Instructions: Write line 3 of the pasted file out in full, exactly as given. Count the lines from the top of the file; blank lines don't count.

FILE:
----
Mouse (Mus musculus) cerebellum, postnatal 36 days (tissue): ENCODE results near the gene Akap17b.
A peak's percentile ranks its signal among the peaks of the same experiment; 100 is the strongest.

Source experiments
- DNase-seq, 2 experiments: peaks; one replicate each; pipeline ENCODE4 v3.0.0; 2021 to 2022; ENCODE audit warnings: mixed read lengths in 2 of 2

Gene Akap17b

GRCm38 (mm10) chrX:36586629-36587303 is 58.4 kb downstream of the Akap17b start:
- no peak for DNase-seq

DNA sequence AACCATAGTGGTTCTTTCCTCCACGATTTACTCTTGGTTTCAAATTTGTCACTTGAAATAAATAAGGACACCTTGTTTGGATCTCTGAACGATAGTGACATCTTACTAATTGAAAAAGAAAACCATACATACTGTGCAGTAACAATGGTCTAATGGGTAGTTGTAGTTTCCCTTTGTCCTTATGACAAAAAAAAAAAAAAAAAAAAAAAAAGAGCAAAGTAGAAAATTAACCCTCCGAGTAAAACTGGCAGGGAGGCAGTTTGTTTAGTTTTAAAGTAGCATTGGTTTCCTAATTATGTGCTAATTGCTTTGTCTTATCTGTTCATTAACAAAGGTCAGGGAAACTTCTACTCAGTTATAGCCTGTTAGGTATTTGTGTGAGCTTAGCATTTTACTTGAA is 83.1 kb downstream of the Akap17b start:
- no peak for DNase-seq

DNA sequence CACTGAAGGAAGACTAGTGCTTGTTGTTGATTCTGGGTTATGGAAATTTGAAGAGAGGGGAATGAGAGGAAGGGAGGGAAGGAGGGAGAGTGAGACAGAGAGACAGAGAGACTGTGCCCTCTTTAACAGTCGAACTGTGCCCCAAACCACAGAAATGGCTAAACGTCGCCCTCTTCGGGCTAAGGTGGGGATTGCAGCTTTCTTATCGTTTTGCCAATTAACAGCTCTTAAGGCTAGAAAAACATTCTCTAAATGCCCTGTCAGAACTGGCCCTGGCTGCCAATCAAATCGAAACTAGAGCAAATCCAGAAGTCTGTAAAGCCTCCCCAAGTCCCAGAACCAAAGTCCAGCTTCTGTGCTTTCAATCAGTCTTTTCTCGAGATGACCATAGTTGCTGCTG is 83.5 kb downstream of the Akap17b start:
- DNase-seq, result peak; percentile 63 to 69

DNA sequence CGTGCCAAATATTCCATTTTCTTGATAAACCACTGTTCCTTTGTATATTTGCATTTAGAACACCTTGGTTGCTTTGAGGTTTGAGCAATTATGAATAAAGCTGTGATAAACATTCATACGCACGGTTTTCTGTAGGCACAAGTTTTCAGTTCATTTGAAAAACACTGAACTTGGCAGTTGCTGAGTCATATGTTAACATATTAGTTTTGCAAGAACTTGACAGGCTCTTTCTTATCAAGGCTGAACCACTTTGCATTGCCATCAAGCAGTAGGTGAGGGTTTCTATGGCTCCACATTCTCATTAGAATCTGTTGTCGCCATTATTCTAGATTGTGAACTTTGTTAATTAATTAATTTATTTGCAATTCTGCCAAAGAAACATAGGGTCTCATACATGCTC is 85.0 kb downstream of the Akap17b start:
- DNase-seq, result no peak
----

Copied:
Source experiments